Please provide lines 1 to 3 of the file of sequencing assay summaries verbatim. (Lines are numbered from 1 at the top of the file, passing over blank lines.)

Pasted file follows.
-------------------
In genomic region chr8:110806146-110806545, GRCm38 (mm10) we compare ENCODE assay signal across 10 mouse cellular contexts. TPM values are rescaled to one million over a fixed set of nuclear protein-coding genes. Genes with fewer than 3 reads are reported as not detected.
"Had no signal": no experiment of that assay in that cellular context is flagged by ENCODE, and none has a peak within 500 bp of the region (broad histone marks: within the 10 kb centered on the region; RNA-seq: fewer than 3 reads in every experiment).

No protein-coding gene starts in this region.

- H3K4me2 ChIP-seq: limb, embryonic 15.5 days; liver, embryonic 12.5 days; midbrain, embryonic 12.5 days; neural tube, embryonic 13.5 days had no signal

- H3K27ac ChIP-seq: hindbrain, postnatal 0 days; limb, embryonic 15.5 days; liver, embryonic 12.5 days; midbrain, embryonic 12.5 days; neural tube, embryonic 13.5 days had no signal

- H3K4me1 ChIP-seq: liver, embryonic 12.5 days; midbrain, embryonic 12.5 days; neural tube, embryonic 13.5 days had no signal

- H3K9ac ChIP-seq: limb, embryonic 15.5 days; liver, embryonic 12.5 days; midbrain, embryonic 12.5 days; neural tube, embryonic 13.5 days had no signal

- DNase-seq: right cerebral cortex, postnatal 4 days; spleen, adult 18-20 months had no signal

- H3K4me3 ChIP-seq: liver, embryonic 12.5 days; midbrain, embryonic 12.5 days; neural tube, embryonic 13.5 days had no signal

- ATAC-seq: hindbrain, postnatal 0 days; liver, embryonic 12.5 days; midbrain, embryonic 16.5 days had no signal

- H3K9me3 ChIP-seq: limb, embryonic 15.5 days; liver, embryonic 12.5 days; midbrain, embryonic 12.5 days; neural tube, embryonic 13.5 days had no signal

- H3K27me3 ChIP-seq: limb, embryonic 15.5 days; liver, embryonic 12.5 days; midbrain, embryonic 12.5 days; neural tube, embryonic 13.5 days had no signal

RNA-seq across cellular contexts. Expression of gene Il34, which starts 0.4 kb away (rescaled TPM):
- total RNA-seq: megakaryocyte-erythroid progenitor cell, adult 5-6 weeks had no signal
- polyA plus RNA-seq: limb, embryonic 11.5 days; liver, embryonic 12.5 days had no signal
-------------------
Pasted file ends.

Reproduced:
In genomic region chr8:110806146-110806545, GRCm38 (mm10) we compare ENCODE assay signal across 10 mouse cellular contexts. TPM values are rescaled to one million over a fixed set of nuclear protein-coding genes. Genes with fewer than 3 reads are reported as not detected.
"Had no signal": no experiment of that assay in that cellular context is flagged by ENCODE, and none has a peak within 500 bp of the region (broad histone marks: within the 10 kb centered on the region; RNA-seq: fewer than 3 reads in every experiment).

No protein-coding gene starts in this region.